UK students begin new wave of protests against Gaza war after US arrests

<span>Students marching in London in November to demand a ceasefire. Those at several universities have staged occupations and demonstrations.</span><span>Photograph: Guy Smallman/Getty Images</span>
Students marching in London in November to demand a ceasefire. Those at several universities have staged occupations and demonstrations.Photograph: Guy Smallman/Getty Images

A fresh wave of student demonstrations and encampments are under way at UK universities in protest over the war in Gaza after violent scenes on campuses in the US, where hundreds have been arrested in a crackdown by police.

Protests were due to take place in at least six universities on Wednesday, including Sheffield, Bristol, Leeds and Newcastle, with others expected to follow suit, in a show of solidarity with Palestinians.

Students are also calling for their individual universities to divest from firms that supply arms to Israel and in some cases sever links with universities in Israel.

While the focus of the protest movement in the UK in recent months has been on mass marches in London and other cities, students occupied university buildings and held demonstrations, which have been on a smaller scale and have attracted less attention.

Related: ‘Like a war zone’: Emory University grapples with fallout from police response to protest

However, violent scenes from Columbia University and other US campuses over the past few days, broadcast across the world’s media, have triggered renewed anger among UK students and a sense of shared solidarity.

David Maguire, the vice-chancellor of the University of East Anglia (UEA), said protests at UK universities had been generally peaceful but agreed that events like those in the US “could happen here”.

In Sheffield, a group called the Sheffield Campus Coalition for Palestine, a coalition of “staff, students, and alumni” from the universities of Sheffield and Sheffield Hallam, began an encampment in solidarity with Palestinians.

The SCCP said there had been a mass walkout from lectures, followed by a demonstration, and that many students were prepared to camp “indefinitely” in tents outside the student union. This followed an encampment at the University of Warwick, which began last week.

“We’ve come prepared for the South Yorkshire weather,” said one research student taking part in the protest. “We’ve got gazebos and picnic tables and a generator for power. We’ll stay indefinitely until the university meets our demands.”

In Newcastle, an organisation called Newcastle Apartheid off Campus said more than 40 students were taking part in an encampment and that a day of events and a rally was planned for 5pm on Wednesday.

Organisers said students were outraged after the university apparently signed a partnership with Leonardo SpA, a defence and security company that they claim is responsible for producing the laser targeting system for the Israel Defense Forces’ F-35 fighter jets being used in the war in Gaza.

“Although the student union has passed motions with 95% of people in favour of calling for the university to end its ties with Leonardo, and multiple ‘Leonardo off Campus’ protests on its campus, it is clear that the university has not listened to students’ concerns,” a statement said. The university was contacted for comment.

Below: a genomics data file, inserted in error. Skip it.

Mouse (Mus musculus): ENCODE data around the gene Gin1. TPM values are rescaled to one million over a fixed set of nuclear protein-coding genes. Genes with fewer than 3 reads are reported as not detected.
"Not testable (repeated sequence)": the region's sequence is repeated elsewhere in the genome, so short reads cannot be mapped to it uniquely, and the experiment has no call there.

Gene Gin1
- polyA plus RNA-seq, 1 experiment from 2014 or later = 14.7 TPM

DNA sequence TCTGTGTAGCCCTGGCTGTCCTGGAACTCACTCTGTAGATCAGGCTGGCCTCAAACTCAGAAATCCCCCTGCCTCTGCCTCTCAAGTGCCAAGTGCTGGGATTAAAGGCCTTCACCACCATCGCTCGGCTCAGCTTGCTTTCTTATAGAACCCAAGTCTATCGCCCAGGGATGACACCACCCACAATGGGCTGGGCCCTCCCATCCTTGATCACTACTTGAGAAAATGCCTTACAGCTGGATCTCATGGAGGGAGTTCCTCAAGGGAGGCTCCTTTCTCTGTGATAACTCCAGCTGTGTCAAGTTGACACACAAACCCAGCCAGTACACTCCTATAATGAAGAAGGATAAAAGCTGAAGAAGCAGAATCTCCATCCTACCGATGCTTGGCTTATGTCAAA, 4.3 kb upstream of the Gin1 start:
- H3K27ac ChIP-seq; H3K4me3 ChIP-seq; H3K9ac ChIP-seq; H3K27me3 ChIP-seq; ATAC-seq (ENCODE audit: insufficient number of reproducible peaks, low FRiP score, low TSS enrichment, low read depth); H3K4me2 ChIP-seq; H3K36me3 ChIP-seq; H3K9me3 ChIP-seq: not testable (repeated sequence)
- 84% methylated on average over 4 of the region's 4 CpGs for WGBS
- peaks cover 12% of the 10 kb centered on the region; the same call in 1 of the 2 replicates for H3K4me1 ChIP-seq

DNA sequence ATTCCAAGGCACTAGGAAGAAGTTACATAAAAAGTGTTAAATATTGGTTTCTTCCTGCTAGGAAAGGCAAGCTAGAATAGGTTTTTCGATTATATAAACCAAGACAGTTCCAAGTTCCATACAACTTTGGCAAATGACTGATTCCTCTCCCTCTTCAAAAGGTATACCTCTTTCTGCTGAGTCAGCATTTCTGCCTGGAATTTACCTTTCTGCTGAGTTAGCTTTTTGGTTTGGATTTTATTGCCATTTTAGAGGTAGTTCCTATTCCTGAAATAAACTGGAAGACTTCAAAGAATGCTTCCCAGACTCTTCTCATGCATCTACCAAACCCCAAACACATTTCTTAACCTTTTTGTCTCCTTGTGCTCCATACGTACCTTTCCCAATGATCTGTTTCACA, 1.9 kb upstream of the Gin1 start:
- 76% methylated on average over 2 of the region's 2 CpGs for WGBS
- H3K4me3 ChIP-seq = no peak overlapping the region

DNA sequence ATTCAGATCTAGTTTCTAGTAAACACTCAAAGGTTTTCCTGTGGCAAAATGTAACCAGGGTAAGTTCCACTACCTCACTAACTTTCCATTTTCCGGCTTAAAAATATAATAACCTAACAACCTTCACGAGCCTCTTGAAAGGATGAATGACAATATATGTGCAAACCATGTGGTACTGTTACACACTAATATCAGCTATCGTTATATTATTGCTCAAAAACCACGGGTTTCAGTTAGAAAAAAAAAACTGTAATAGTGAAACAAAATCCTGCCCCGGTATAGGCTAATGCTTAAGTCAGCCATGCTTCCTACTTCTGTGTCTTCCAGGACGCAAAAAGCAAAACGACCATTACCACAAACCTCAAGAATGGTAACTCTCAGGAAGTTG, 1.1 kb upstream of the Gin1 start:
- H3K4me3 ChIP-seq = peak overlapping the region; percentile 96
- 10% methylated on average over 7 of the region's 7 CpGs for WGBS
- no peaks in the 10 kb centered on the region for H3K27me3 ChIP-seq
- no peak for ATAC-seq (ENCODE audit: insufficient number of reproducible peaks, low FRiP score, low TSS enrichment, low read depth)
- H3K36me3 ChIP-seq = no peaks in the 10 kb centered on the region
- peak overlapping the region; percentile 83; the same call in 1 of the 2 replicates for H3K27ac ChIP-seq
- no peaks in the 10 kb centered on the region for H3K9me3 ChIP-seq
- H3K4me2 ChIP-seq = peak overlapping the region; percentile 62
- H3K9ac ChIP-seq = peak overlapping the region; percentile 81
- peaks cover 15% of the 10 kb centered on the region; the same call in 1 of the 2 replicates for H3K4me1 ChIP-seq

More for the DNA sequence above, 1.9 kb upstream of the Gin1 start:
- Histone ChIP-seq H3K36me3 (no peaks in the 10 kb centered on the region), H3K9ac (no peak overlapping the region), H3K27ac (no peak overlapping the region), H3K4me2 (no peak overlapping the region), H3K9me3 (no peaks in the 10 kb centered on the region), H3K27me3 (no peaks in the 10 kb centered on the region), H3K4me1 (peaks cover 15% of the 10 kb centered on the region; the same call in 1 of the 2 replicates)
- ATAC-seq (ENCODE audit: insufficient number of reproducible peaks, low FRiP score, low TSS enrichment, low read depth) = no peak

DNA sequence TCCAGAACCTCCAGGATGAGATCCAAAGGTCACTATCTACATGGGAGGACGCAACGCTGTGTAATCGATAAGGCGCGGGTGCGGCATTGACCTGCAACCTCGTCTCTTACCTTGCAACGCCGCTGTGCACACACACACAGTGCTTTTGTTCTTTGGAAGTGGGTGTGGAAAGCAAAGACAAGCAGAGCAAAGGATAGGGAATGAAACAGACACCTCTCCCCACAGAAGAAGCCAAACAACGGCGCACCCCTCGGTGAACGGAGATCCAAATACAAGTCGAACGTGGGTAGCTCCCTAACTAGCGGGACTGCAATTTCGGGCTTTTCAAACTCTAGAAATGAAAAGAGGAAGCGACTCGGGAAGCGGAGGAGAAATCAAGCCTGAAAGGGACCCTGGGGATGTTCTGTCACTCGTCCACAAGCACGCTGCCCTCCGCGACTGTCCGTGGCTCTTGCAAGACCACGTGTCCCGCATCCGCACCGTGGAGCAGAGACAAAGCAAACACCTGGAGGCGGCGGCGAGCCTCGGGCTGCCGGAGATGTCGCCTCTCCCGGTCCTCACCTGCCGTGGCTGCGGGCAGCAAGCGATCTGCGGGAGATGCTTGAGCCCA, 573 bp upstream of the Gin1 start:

The University of York, meanwhile, announced in a statement that it “no longer holds investments in companies that primarily make or sell weapons and defence-related products or services”. This followed prolonged pressure and protests from students and staff since the beginning of the war in Gaza.

In Leeds, there was a May Day student walkout for Palestine, and in Bristol, university students established an encampment in Royal Fort Gardens opposite Senate House.

This latest wave of action builds on earlier protests, which included student occupations of university buildings at the University of Manchester, Goldsmiths and at UCL.

In Manchester, protesters said 50 students had set up camp, demanding that the university end its partnership with BAE Systems and other arms companies, cut its ties with Tel Aviv University and the Hebrew University of Jerusalem, and stop all “unethical research”.

One first-year student said the US protests had highlighted “now is the time to act”. He said: “The courage that those students have shown faced with extreme violence from the police – it’s like a call that needs to be answered and picked up across the world.”

University vice-chancellors in the UK have been keeping a close eye on events on their own campuses and overseas, meeting regularly to discuss developments. Asked on BBC Radio 4 whether the scenes on campuses in North America could be replicated in the UK, the UEA’s Maguire said: “Of course it could happen here.

“But this is a price that we pay for academic freedom and freedom of speech. Students have the opportunity, if they so wish, to protest about any issue. And I think we’ve got to remember that for a lot of students, these events have been completely cataclysmic. Any response from authorities must be commensurate and allowances need to be made.”

A spokesperson for Universities UK, which speaks for 142 institutions, said: “Universities are monitoring the latest news on campus protests in the US and Canada. As with any high-profile issue, universities work hard to strike the right balance between ensuring the safety of all students and staff, including preventing harassment, and supporting lawful free speech on campus. We continue to meet regularly to discuss the latest position with university leaders.”